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Conference Paper

Contact-free and in-situ: Electrical Conductivity of Oxidation Catalysts studied by Microwave Cavity Perturbation


Heenemann,  Maria
Inorganic Chemistry, Fritz Haber Institute, Max Planck Society;


Schlögl,  Robert
Inorganic Chemistry, Fritz Haber Institute, Max Planck Society;


Eichelbaum,  Maik
Inorganic Chemistry, Fritz Haber Institute, Max Planck Society;
BasCat, UniCat-BASF JointLab,;

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Heenemann, M., Rosowski, F., Schlögl, R., & Eichelbaum, M. (2014). Contact-free and in-situ: Electrical Conductivity of Oxidation Catalysts studied by Microwave Cavity Perturbation. In Preprints of the DGMK-Conference "Selective Oxidation and Functionalization: Classical and Alternative Routes and Sources" (pp. 41-44). Hamburg: DGMK.

Cite as: https://hdl.handle.net/11858/00-001M-0000-0024-AD5A-0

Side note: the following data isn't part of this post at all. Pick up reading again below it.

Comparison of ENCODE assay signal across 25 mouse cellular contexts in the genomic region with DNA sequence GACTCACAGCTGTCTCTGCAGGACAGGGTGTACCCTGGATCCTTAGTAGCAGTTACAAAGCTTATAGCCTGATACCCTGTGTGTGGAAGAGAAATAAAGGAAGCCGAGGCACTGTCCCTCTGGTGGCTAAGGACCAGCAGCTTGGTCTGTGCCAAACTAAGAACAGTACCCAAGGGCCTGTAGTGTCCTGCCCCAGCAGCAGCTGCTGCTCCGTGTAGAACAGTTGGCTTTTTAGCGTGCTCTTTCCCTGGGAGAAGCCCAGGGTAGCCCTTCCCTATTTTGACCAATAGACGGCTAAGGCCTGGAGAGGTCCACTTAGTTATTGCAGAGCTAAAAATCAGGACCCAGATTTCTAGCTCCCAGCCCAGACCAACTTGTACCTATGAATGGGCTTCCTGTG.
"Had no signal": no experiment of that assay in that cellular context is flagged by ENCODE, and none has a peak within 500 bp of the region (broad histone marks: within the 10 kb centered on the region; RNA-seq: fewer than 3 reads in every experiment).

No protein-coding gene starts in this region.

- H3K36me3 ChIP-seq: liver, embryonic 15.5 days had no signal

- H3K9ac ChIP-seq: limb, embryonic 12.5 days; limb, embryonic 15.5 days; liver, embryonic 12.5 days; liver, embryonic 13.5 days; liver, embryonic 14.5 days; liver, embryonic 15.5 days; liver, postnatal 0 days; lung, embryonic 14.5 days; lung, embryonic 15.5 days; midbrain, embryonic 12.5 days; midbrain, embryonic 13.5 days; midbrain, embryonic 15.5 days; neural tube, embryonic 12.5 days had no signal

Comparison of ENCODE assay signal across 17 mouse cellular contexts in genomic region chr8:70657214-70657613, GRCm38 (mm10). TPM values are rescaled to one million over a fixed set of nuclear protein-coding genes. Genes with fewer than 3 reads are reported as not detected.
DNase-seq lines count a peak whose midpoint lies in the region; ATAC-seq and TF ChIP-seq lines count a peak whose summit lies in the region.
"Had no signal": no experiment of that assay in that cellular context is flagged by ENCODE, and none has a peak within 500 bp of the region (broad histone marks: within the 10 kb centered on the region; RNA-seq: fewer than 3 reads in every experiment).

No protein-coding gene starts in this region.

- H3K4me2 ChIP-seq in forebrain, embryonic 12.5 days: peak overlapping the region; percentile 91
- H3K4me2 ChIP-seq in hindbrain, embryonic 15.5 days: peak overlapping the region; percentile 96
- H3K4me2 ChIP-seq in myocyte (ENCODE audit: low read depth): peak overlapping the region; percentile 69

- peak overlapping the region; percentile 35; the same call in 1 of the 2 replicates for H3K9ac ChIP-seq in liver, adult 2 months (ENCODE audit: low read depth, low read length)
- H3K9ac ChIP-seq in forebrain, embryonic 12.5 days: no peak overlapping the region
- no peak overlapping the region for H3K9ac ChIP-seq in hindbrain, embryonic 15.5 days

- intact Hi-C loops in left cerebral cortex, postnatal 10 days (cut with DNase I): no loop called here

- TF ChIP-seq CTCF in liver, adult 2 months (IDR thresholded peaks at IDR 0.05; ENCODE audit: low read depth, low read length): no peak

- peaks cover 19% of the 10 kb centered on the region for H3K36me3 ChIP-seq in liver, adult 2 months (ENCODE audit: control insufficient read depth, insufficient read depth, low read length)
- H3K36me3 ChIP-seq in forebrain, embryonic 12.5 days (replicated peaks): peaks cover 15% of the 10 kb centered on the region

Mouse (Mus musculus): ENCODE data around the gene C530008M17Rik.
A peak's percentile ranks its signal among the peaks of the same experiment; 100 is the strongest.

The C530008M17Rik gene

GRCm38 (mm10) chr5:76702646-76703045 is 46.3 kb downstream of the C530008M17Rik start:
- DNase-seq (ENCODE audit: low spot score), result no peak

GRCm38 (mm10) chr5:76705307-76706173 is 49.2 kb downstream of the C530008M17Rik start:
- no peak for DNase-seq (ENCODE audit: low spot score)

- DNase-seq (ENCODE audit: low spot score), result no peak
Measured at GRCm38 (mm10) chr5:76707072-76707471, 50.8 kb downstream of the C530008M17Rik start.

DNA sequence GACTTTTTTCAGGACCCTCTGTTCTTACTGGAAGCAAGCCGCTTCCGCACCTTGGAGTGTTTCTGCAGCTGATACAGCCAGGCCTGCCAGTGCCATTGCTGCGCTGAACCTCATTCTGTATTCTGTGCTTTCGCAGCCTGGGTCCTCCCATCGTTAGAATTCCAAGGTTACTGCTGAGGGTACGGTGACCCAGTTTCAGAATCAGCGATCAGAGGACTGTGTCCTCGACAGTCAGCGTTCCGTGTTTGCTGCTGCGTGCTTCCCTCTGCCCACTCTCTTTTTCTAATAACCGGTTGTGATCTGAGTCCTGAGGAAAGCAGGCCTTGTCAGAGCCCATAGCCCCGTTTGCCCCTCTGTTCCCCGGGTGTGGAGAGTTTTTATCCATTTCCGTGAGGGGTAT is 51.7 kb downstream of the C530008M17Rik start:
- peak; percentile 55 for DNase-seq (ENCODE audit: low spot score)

The selective oxidation of light alkanes from natural gas to olefins and oxygenates might become increasingly important for the chemical industry due to the increasing shortage of crude oil resources. In general, metal oxides are used to catalytically oxidize alkanes to olefins or oxygenates. During the reaction charge carriers (electrons, holes, oxygen atoms) are transferred. The influence of charge transport properties on the catalytic performance can be studied by electrical conductivity measurements. In the past, these investigations were usually done by contacting pressed powders by two or four electrodes and detecting the DC or AC electrical resistance or conductance, respectively. However, the measured data are highly dependent on the quality of the contact between powder and electrodes, which might even change under reaction conditions, and thus falsify the data. In contrast, the microwave cavity perturbation technique (MCPT) [1], which was pioneered by Slater[2], can be used to measure the catalyst without electrode contacting. The contact-free technique allows the measurement of powder catalysts and their catalytic performance under real reaction conditions in a fixed bed reactor, thereby completely avoiding contact resistance and mass transport limitations. The principle of the measurement is based on the fact that the resonance frequency and the quality factor change after insertion of a sample into a microwave resonator due to its dielectric properties (ε= ε1+iε2). From these changes, the electrical conductivity can be directly determined, σ= ε0·ε2·ω (with ε0 being the vacuum permittivity, and ω the angular frequency). We are studying the microwave conductivity of different heterogeneous catalysts for the selective oxidation of light alkanes, e.g. (VO)2P2O7 for n-butane oxidation[3] or MoVTeNbOx (M1) for propane oxidation[4]. As a result, active and selective catalysts show a strong and reversible conductivity response on the applied oxidative and reducing reaction feeds, respectively [5]. The results could be rationalized by X-ray photoelectron spectroscopy proving that the catalysts can be described as semiconducting gas sensors with gas phase dependent work functions and band bending[4]. Furthermore, we are investigating the frequency dependence[6] of the conductivity to elucidate the influence of grain boundaries, as well as of bound and free, bulk and surface charge carriers on the interfacial charge transport between catalyst and gas phase, with the aim to find physical descriptors for active and selective catalysts in order to predict and rationally design better catalysts.